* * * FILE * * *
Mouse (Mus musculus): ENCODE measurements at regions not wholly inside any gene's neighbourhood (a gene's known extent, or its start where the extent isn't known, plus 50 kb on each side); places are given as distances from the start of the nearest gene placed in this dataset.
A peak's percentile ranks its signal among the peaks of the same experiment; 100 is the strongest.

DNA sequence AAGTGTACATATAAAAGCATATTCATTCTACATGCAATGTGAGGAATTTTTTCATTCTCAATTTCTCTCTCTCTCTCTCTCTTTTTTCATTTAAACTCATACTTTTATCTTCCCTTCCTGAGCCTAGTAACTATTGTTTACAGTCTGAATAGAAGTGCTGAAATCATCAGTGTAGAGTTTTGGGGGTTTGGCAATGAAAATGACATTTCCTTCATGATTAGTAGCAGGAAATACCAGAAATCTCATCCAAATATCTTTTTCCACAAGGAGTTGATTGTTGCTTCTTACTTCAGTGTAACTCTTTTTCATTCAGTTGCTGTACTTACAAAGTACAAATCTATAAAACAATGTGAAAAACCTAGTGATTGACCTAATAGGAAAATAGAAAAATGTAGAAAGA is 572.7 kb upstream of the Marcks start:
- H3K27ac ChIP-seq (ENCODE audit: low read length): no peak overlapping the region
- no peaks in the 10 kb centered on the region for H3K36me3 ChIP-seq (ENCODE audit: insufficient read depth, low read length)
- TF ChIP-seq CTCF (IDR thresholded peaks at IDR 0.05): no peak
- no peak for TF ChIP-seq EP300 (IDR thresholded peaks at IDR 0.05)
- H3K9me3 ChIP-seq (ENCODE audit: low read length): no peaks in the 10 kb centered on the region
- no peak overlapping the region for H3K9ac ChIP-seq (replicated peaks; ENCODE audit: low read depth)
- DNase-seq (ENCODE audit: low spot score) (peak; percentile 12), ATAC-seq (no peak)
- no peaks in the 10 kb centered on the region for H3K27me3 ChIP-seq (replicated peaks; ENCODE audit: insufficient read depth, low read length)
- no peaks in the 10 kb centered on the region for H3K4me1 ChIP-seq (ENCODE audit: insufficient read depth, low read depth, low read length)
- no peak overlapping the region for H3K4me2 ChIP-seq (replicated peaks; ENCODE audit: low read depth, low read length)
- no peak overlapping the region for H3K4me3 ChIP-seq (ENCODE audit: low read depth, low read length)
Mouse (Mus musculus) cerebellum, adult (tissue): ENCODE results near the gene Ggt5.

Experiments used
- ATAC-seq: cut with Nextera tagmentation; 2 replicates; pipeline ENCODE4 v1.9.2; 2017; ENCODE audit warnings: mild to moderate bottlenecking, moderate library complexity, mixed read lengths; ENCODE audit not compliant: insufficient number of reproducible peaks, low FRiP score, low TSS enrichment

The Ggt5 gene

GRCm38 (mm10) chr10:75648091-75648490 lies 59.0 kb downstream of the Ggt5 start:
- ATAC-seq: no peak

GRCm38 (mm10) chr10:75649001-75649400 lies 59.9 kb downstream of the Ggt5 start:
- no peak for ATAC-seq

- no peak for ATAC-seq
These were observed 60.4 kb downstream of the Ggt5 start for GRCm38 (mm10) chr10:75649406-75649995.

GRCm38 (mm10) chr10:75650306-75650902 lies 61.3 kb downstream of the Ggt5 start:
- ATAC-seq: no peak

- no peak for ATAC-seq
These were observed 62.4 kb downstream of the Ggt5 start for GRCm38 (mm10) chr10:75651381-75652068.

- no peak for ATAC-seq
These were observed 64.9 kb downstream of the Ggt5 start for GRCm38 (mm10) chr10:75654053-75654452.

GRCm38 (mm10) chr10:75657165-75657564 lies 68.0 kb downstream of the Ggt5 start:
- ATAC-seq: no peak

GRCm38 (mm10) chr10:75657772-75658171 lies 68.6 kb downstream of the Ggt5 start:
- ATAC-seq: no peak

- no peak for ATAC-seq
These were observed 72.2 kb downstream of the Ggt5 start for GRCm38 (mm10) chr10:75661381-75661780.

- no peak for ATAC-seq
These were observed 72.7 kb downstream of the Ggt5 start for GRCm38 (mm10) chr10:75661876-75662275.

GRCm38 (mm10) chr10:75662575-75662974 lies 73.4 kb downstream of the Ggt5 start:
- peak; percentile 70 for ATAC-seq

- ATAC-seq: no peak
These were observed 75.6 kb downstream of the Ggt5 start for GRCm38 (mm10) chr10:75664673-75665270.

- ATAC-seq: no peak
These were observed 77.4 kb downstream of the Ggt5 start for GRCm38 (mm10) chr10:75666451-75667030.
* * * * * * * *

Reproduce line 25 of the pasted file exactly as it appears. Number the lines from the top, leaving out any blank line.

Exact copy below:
GRCm38 (mm10) chr10:75650306-75650902 lies 61.3 kb downstream of the Ggt5 start: